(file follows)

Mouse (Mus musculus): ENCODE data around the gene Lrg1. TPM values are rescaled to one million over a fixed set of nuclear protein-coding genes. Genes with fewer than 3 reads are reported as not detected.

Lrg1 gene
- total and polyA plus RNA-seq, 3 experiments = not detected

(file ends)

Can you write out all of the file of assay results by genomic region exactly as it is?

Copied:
Mouse (Mus musculus): ENCODE data around the gene Lrg1. TPM values are rescaled to one million over a fixed set of nuclear protein-coding genes. Genes with fewer than 3 reads are reported as not detected.

Lrg1 gene
- total and polyA plus RNA-seq, 3 experiments = not detected